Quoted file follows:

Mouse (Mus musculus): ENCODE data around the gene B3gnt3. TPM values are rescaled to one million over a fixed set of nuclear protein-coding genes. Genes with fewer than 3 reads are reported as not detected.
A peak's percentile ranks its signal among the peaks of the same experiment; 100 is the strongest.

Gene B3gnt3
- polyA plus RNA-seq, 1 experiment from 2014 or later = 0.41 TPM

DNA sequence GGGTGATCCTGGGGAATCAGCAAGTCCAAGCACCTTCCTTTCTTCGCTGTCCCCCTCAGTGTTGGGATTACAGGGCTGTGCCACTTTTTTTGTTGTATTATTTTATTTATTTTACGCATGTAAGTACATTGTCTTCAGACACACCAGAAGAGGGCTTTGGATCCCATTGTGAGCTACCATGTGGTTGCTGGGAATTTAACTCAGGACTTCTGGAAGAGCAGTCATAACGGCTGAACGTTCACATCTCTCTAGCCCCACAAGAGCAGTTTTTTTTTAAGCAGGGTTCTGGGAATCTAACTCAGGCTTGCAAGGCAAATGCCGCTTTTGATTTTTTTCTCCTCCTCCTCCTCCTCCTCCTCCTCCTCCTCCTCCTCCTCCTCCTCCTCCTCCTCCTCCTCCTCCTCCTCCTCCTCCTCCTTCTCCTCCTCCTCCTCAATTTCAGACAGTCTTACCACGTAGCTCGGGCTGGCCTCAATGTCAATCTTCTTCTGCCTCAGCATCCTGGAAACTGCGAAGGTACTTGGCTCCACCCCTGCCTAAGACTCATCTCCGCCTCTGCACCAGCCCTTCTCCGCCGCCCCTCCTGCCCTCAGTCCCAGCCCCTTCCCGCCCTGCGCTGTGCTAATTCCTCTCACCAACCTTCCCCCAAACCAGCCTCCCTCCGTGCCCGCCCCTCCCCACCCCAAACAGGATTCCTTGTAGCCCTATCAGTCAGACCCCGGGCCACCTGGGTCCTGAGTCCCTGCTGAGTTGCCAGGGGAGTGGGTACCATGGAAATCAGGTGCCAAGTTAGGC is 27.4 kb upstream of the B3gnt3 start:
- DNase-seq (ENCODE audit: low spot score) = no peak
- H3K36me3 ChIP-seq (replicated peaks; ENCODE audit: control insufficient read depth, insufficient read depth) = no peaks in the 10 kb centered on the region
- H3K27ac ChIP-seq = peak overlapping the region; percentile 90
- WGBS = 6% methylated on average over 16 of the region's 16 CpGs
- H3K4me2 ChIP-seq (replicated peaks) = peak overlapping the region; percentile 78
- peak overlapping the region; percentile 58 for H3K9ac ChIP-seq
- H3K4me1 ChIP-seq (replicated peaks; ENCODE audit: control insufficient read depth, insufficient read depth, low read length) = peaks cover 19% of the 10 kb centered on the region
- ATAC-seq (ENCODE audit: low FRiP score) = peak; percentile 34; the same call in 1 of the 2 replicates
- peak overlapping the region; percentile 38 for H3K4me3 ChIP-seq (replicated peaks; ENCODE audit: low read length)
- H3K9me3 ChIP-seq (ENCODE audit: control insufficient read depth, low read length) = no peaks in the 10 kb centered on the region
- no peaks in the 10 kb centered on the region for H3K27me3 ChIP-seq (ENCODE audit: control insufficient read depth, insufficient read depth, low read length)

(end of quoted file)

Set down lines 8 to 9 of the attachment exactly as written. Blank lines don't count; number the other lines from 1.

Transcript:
- H3K27ac ChIP-seq = peak overlapping the region; percentile 90
- WGBS = 6% methylated on average over 16 of the region's 16 CpGs